At this stage of his disease, George can still see somewhat, but his vision is limited and varies with the light. This is sometimes disorienting for him, as he can’t always see what is happening. The result is that he is a bit cautious and can be easily startled if someone reaches for him when he isn’t aware. Blind pets do best in calm environments without a lot of change. As such, we believe George would do best in a home without children or other pets. This makes him another one of our "Lone Wolf" dogs. He will need a place with a set floor plan that he can learn to navigate as he loses more of his vision. By not moving furniture, George can get to know where things are and walk around with confidence that he will not have a painful run-in with a stray footstool or chair.

If you think this handsome, special needs boy might be your new best friend, please call us to arrange a visit and a discussion with our veterinarian about George’s special needs.

Check out some of our other dogs in need of adoption below.
Pilot, 8 yr old Shepherd/Cattle Dog mix; at JAR 1.5 months
Tatiana, 4 yr old Sharpei; at JAR 2 months
Kyle, 2 yr old Akita mix; at JAR 1 month
If you are interested in adopting Margie, George, Pilot, Tatiana, Kyle, or one of our other amazing pets, check out our adoption page HERE.

Juneau Animal Rescue can house and care for dogs like Margie for extended periods of time through funding from our Second Chance Fund. You can help us maintain this valuable fund so that we can continue to help animals that need extra veterinary care.

Will you please consider contributing to our Second Chance Fund by clicking on the button below? Your donation goes directly to help pets like Margie who need special care and attention. Help us help them by donating today.
Samantha Blankenship
Executive Director
Separation Anxiety in Dogs
What Is Separation Anxiety?
Just like humans can have separation anxiety when left alone or when leaving a pet or child alone, your dog can be excessively anxious when left by themselves.

Separation anxiety often manifests as destructive behavior, barking, howling, urinating, defecating, or attempts to escape. These behaviors can also be symptoms of medical issues, so if you notice a change in behavior, a vet visit can help determine if there is a medical or behavioral cause. In the case of separation anxiety, when your dog pees on your bed or tears up the couch when you're gone, they aren't trying to get revenge for being left alone: they are enduring anxiety and don't know how to feel safe and relaxed without you there with them.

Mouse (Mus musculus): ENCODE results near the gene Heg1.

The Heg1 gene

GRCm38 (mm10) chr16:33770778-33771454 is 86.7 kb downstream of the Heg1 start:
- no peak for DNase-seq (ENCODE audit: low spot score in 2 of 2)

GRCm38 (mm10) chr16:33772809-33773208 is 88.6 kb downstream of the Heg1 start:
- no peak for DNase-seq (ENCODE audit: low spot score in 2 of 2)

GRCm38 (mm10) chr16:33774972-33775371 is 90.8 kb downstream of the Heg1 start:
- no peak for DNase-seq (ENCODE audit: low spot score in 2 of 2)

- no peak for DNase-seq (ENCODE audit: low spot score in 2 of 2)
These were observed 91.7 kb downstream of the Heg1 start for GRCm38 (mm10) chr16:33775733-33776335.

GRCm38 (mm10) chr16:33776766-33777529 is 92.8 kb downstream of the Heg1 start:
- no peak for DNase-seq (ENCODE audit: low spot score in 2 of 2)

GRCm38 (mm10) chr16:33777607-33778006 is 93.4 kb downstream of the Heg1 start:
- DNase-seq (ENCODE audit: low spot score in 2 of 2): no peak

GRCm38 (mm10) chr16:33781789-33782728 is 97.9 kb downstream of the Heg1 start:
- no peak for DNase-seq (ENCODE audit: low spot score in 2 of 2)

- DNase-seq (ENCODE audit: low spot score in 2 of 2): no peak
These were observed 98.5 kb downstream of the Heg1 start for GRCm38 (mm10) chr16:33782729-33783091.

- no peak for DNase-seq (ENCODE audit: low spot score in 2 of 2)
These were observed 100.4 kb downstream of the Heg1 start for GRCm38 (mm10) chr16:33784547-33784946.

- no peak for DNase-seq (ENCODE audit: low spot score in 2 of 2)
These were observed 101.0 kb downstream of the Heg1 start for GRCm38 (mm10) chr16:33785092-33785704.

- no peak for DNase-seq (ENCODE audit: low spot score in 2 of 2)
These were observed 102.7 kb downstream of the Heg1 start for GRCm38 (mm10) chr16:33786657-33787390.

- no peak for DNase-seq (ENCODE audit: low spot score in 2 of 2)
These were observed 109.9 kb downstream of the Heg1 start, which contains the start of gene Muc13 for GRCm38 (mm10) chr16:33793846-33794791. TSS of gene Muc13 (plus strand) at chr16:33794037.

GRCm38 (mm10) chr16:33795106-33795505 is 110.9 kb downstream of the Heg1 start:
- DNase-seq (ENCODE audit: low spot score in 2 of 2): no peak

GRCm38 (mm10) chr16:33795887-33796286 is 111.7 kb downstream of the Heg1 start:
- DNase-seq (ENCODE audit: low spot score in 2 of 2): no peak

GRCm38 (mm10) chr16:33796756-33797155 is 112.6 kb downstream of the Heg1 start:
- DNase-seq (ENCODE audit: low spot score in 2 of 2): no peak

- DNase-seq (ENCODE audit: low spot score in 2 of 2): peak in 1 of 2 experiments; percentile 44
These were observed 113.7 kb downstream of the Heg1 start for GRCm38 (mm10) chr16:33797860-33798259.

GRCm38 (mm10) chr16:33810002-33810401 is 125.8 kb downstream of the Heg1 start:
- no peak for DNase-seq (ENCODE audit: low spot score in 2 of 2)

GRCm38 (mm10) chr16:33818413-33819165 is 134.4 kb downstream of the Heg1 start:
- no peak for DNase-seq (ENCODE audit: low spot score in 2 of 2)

Some triggers of separation anxiety can be moving to a new residence, a change of ownership for your pet - including adoption, change in the household membership - like having a child or having someone moving away, or other changes in schedule or daily routine.
How to Help Your Anxious Dog
If you or your vet have determined that your dog is dealing with separation anxiety, you can help mitigate their anxiety.

A good way to manage separation anxiety is to start by keeping departures and arrivals calm. Lots of petting, hugging, or telling your dog "I'll miss you so much!" is actually going to add to your pet's anxiety. Likewise, reacting with excitement the moment you arrive home and see them reinforces their concern and any anxious behavior they displayed while you were absent. Wait to greet your pet until a few minutes after you return to help them learn that your arrival is not something they should be in constant, anxious anticipation over.

Counterconditioning is a tried and true way to mitigate separation anxiety. By associating something your dog dislikes - being left alone - with something they enjoy, negative reactions of fear, anxiety, and aggression become excitement for the thing they're looking forward to instead. Food and high-value treats are a good way to countercondition dogs. Just before leaving your dog alone, provide them with food in a form that will take longer to consume - like a puzzle toy or a frozen KONG with low-fat peanut butter or cottage cheese (consult your vet about healthy treat options suitable for your dog). It should occupy them for about 20-30 minutes to distract them from their anxiety and relax them. If you leave your dog alone in the morning, consider feeding them their breakfast with a puzzle toy or KONG.
When Anxiety is More Severe
Counterconditioning with food and treats will only work for dogs with mild anxiety, however. Dogs with moderate anxiety won't eat without their owner around so other measures are needed to reduce their anxiety.

Gradual changes help slowly reduce anxiety. Trying too much too fast with a dog that is dealing with separation anxiety can cause more stress and have an adverse effect. If your dog becomes anxious when you put on your shoes or pick up your keys, show them that this isn't always a pre-departure cue by putting on your shoes or picking up your keys then watching TV or otherwise staying at home with them. For dogs that become anxious after you depart, or once your dog is no longer anxious with pre-departure cues, start with short absences first - just a few seconds at a time. Over the course of several weeks, slowly increase the amount of time your dog spends alone. If you're having trouble, consider getting the help of a Certified Professional Trainer.

Reducing separation anxiety is a long process that requires patience and diligence. It is important to make sure that your dog is only experiencing a low-intensity version of their fear. If they reach full-blown anxiety during this training, it will backfire and make their anxiety worse.

Find more information about separation anxiety, as well as more in-depth counterconditioning and desensitization tips from the ASPCA.
Shelter Activity - May 2023
Incoming animals
Dogs: Stray= 11, Relinquished= 5 (16 Total)
Cats: Stray= 19, Relinquished= 8 (27 Total)
Other: Stray= 1, Relinquished= 3 (4 Total)

Outgoing animals
Dogs: RTO= 6, Adopted= 4 (10 Total)
Cats: RTO= 5, Adopted= 21 (26 Total)
Other: RTO= 0, Adopted= 1 (1 Total)
RTO=Return to Owner
Juneau Animal Rescue| 907.789.0260